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For nearly four decades, players of Dungeons & Dragons have been stereotyped and lampooned for their love of fantasy tabletop gaming. The cross they bear has not been lightweight.
But local actor and gamer Cameron McNary says D&D devotees shouldn’t lurk in the shadows. Dungeons & Dragons, which counts collaboration, imagination, and math among its key components, deserves praise, McNary says. That’s part of the reason he wrote a stage play, Of Dice and Men, about what he describes as “the impact that role-playing games have had on my life since I was 8 years old.”
The fully staged version of Of Dice & Men (which is not related to the book of the same name) premiered at the 2010 Penny Arcade Expo in Seattle and other productions have cropped up in San Francisco and New York since then. Now, McNary is ready to take his play to another medium: film.
The comedy about table gamers is gearing up to shoot for 10 days in D.C.’s Maryland and Virginia suburbs. The film takes place in the kind of suburban setting surely many gamers are familiar with—-but the players are 30-year-old professional types, not teenagers. Its premise almost makes it sound like High Fidelity or The Big Chill for the immersive fantasy crowd, but the filmmakers possess a different vision: They hope to fully convey the enriching experience of tabletop games, both to gamers and nongamers alike.
“When you create this shared world with someone, you start to learn more about the aspects of their personality than you ever would having a beer with someone,” says Seth Polansky, the film’s executive producer and husband to its director, Kelley Slagle. McNary says roleplaying is capable of “free[ing] you up to express parts of yourself that you wouldn’t be able to otherwise.”
Slagle’s Cavegirl Productions is producing the film. Polanksy, who is a gamer, read McNary’s play and found the characters instantly relatable. He urged McNary to adapt it, thinking its characters would resonate with other adults who spent their adolescent years drawing up character sheets and questing in friends’ basements.
The gaming group at the heart of the film is a Dockers-clad, yuppie sort that finds itself upended by two major life events: one player’s decision to take a job in Berkeley, and another’s imminent deployment to Iraq. There’s a question of will-they-or-won’t-they in one relationship, and a sweetly played acknowledgement that marriage means embracing seemingly ridiculous hobbies once in a while. “What got me around was the story… without that story, the heart of the film wouldn’t work,” says Polansky.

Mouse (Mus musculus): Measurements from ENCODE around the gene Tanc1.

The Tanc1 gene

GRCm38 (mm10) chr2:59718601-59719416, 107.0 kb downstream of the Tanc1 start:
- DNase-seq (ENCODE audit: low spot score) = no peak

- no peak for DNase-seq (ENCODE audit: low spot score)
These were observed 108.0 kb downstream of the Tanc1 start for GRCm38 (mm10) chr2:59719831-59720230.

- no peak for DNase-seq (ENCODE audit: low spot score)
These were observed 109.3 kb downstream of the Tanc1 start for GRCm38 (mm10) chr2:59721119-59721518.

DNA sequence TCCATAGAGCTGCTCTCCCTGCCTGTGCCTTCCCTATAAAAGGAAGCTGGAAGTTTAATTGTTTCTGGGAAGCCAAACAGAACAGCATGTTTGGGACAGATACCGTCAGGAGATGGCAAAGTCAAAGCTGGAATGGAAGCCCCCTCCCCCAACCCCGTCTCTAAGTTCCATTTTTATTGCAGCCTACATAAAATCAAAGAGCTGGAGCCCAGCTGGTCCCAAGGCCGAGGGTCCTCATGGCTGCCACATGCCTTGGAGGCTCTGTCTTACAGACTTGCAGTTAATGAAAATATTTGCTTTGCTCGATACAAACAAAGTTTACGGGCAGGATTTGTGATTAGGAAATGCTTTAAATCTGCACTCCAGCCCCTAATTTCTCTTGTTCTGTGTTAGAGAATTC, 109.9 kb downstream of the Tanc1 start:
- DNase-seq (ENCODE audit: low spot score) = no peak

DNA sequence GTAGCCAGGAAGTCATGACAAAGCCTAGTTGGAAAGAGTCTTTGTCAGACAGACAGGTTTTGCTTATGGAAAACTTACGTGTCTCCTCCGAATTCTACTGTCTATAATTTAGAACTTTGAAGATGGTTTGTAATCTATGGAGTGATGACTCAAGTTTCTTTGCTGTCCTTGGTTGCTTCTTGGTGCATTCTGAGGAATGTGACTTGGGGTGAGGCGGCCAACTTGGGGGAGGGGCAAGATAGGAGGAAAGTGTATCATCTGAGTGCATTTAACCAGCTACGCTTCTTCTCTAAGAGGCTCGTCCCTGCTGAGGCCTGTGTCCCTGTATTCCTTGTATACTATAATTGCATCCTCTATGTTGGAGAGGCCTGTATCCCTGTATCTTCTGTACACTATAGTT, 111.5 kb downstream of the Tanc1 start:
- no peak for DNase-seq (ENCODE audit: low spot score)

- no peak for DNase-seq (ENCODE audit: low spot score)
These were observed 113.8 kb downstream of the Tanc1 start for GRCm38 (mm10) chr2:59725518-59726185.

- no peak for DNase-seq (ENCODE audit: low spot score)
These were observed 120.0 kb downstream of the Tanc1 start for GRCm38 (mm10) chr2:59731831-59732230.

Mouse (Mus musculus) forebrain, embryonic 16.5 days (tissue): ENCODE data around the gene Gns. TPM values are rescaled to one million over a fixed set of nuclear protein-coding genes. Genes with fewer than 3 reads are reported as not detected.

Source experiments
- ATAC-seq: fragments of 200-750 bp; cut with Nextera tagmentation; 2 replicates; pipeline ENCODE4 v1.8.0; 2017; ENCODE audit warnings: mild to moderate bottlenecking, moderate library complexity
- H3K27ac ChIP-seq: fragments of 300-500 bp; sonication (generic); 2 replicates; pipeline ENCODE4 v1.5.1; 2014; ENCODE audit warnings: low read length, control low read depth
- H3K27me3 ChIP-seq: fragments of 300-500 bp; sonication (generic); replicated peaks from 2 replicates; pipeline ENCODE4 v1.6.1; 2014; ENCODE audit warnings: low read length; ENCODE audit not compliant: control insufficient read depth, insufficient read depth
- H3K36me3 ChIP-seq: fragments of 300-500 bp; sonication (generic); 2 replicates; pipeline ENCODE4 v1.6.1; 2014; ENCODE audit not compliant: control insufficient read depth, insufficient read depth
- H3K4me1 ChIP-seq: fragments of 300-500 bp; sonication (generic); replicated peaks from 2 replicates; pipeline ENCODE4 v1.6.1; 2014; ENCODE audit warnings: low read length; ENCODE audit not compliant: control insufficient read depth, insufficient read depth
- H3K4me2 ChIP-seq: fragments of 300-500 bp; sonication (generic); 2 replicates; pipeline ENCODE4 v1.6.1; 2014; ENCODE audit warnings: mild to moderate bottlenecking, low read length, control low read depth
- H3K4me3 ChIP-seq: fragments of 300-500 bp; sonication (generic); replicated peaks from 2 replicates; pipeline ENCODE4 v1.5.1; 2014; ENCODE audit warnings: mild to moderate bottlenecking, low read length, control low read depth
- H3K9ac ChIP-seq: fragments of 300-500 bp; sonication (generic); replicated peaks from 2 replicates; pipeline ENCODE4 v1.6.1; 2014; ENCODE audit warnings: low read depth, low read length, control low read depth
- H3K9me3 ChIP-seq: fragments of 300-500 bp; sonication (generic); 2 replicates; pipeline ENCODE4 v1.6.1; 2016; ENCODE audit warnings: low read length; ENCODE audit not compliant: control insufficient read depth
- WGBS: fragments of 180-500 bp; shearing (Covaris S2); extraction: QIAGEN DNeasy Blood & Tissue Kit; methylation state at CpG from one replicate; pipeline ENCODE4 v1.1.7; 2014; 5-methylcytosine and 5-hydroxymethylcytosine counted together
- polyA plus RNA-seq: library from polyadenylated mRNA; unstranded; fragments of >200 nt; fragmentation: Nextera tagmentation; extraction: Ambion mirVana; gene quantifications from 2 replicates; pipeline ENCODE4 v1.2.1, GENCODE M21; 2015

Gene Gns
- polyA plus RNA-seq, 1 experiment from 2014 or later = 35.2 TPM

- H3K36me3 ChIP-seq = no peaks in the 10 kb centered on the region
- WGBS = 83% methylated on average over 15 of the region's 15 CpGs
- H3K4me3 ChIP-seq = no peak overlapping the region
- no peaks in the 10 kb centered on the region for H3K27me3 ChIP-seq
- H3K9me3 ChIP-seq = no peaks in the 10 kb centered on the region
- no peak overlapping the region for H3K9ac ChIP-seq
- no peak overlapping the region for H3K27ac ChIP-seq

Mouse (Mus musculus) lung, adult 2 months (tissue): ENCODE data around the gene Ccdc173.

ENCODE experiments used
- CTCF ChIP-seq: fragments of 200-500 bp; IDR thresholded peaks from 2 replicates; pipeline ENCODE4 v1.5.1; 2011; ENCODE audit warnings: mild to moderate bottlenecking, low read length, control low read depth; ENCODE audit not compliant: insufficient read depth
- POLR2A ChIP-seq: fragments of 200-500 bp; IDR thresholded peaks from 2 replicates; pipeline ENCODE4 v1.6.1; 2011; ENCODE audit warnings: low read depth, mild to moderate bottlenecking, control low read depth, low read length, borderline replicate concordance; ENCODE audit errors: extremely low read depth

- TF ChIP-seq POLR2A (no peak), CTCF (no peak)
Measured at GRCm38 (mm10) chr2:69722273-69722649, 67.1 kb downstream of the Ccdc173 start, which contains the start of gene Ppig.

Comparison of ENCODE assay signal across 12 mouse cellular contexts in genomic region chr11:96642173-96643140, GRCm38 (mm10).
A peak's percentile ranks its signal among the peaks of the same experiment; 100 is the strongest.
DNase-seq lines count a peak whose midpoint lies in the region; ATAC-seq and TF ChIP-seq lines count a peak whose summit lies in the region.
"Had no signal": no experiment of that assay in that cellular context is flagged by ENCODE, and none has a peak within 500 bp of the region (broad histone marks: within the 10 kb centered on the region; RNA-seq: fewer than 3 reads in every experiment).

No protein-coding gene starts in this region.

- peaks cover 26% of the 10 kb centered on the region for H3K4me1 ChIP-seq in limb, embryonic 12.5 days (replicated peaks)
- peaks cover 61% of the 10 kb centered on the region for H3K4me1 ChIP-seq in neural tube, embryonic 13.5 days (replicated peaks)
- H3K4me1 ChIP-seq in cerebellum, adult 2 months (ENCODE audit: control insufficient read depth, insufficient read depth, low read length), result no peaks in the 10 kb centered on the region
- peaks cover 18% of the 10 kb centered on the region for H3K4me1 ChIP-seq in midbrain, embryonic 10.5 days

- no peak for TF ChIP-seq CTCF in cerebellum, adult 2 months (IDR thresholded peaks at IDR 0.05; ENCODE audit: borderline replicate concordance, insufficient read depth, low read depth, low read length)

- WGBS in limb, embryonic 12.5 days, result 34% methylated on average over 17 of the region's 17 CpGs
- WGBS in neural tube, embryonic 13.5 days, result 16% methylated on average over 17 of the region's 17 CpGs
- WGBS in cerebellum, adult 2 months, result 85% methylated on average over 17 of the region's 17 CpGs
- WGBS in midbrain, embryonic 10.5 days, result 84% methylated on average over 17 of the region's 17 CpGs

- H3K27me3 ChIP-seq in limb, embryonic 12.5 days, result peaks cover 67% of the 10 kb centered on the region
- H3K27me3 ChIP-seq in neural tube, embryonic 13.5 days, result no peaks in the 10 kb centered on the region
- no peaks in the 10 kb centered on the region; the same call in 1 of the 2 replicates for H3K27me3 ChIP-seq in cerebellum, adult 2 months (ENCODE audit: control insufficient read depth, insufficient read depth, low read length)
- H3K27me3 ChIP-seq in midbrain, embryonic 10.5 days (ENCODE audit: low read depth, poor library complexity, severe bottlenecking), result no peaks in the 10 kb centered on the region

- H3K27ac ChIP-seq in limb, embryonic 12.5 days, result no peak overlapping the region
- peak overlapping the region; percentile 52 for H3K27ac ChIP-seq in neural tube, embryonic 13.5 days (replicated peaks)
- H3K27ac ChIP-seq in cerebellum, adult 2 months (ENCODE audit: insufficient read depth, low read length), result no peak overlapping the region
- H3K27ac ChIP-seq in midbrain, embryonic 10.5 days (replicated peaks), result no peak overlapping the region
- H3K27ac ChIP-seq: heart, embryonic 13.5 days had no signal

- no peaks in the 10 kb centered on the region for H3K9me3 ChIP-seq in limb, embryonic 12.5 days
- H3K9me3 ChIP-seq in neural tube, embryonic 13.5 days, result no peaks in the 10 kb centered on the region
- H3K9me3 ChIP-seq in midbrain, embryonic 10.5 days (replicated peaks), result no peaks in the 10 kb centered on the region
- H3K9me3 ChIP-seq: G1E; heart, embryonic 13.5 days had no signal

The wartime peril facing the enlisted gamer deals the biggest blow. But as they digest the news, the players gab back and forth, bantering in a shorthand derived from gaming and their shared histories. The game, it turns out, provides the characters (and the play) with much-needed catharsis.
The play’s stage production relied on props and other devices to portray how each player envisions a game. The film version, though, has actors appear as their in-game avatars—-like a dwarven warrior priest, a paladin (a divine knight), and a hobbit-like halfling rogue—-in full costume. And in the movie’s climactic battle, players face a dragon, which will appear just off screen.
All of that requires money.
“We’re walking the very fine line between showing something that’s believable and showing something that’s stupid and not right,” says Polansky.
Their vision pushes the film’s budget skyward. While the movie is still tiny compared to Hollywood fantasy films, the crew would like to use green screens and real armor to lend the project the fantastical element it requires. Cavegirl is self-financing it, but it has also launched an Indiegogo campaign with a goal of $30,000. As of today, six days remain in the campaign, and it’s raised a little more than $8,000.
McNary was once hesitant to bring his play to the screen, but he’s totally on board now. “Part of the mission… has been to share my joy in this thing,” McNary says. “And the more people I can reach, the better.”